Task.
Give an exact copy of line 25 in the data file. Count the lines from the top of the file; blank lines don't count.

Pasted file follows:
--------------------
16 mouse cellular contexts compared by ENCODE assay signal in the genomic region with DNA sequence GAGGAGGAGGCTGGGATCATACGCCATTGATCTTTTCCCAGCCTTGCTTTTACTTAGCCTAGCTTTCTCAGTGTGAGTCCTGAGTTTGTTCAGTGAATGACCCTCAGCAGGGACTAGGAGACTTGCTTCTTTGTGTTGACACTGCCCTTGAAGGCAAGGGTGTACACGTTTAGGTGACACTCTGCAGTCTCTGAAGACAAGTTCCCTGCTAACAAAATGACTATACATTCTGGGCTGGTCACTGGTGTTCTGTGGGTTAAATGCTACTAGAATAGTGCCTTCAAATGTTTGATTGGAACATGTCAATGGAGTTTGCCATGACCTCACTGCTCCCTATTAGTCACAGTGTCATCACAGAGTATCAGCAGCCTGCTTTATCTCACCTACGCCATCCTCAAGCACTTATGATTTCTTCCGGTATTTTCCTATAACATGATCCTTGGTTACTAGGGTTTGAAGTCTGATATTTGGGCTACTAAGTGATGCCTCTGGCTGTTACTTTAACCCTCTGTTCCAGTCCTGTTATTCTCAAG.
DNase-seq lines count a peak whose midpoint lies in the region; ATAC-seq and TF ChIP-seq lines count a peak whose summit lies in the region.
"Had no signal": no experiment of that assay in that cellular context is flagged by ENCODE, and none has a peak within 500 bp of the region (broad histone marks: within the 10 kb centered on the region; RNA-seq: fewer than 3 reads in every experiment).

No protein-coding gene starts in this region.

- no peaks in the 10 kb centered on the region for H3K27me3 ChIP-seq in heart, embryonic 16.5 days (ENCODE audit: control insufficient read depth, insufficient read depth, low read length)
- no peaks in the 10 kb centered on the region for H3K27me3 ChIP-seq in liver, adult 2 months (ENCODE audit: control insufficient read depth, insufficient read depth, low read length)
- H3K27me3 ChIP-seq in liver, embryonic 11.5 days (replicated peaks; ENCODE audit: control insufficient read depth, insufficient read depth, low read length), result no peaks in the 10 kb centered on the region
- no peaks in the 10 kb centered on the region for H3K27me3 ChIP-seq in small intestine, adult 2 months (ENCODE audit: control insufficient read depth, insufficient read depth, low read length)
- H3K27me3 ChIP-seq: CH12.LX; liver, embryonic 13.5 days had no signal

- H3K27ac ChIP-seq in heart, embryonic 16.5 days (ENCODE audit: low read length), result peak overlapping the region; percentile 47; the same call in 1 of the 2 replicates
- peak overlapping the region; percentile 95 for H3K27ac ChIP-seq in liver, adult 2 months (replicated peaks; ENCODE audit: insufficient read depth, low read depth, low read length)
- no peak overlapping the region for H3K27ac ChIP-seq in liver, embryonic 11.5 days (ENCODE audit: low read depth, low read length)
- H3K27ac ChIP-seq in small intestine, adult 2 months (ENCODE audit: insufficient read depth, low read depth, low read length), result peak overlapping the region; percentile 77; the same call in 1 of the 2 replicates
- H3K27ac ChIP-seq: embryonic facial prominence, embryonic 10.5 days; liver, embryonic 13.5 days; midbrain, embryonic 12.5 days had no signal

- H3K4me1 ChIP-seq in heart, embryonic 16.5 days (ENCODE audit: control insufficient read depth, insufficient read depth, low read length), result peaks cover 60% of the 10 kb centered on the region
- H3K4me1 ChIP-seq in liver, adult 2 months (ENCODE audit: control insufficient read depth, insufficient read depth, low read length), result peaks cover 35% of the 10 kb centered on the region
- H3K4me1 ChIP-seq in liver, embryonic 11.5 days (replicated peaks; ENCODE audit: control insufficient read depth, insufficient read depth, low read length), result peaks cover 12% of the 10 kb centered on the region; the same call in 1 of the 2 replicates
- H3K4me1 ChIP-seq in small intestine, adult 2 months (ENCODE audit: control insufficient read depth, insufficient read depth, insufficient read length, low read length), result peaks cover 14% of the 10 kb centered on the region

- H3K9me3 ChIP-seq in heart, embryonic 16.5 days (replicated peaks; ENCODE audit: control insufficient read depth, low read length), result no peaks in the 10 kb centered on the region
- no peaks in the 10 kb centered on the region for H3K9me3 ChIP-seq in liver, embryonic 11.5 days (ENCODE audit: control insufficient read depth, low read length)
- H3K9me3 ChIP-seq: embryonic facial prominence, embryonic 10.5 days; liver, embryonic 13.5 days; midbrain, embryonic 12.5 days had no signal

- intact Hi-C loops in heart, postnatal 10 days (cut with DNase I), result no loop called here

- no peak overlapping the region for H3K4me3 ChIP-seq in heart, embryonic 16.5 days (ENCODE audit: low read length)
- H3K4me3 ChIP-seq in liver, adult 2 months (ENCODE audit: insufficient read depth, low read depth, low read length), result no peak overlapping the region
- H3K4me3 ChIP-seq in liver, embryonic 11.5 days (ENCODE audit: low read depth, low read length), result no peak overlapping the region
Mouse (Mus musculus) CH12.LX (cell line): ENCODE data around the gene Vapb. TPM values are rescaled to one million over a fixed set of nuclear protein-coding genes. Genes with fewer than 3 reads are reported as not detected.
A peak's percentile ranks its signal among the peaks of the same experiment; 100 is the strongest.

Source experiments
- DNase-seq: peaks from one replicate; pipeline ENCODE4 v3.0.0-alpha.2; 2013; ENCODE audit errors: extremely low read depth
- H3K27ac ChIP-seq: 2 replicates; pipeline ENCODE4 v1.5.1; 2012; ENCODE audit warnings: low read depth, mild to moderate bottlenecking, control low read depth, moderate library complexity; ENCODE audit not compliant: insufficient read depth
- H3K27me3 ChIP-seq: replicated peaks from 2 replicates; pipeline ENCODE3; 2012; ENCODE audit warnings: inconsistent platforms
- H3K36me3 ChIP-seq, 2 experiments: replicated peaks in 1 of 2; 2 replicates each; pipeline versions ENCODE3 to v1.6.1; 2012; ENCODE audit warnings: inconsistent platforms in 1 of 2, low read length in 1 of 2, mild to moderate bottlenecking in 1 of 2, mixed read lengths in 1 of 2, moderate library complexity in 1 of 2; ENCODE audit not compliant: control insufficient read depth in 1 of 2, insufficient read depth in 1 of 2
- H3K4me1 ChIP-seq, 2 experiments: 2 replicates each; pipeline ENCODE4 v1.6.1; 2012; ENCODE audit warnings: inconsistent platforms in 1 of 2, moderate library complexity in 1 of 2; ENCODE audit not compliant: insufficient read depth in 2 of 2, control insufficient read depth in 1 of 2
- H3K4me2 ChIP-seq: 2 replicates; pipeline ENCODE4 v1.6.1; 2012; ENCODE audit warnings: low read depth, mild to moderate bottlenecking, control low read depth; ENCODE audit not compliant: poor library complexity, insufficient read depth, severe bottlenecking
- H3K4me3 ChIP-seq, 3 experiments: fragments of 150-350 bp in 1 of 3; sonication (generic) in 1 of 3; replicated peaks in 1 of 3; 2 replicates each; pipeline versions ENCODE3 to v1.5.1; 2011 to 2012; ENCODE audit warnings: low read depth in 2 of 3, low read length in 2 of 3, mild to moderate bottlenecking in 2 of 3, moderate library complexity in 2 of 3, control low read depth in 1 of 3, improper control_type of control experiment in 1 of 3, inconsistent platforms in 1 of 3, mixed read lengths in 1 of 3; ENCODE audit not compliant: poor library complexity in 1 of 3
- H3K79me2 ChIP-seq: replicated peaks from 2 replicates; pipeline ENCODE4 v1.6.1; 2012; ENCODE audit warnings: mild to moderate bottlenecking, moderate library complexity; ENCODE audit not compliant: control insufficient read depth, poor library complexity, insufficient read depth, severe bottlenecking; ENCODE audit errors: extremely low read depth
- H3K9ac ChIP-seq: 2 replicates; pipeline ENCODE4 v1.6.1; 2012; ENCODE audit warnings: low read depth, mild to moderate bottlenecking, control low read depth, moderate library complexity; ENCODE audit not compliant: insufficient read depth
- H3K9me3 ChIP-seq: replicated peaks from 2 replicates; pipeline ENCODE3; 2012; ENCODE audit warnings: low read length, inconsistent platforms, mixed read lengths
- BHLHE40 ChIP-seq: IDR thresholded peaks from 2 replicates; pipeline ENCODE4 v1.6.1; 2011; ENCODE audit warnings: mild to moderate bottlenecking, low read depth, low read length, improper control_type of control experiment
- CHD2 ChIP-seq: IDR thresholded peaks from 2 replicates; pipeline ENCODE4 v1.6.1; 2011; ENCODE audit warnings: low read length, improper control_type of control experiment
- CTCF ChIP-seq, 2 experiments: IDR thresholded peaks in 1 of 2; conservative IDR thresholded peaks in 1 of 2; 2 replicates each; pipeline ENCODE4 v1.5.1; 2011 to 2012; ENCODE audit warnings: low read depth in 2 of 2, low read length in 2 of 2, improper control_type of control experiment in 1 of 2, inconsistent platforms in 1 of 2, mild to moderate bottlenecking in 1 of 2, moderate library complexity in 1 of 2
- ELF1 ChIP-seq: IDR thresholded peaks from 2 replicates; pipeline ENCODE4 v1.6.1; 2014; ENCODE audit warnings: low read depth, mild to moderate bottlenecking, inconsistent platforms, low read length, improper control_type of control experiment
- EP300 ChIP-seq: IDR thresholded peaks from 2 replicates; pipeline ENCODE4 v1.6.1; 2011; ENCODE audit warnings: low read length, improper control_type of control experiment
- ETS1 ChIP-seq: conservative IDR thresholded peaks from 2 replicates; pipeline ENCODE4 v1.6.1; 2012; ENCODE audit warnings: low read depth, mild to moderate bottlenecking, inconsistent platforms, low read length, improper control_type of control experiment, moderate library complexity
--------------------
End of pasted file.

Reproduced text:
- H3K4me3 ChIP-seq in liver, embryonic 11.5 days (ENCODE audit: low read depth, low read length), result no peak overlapping the region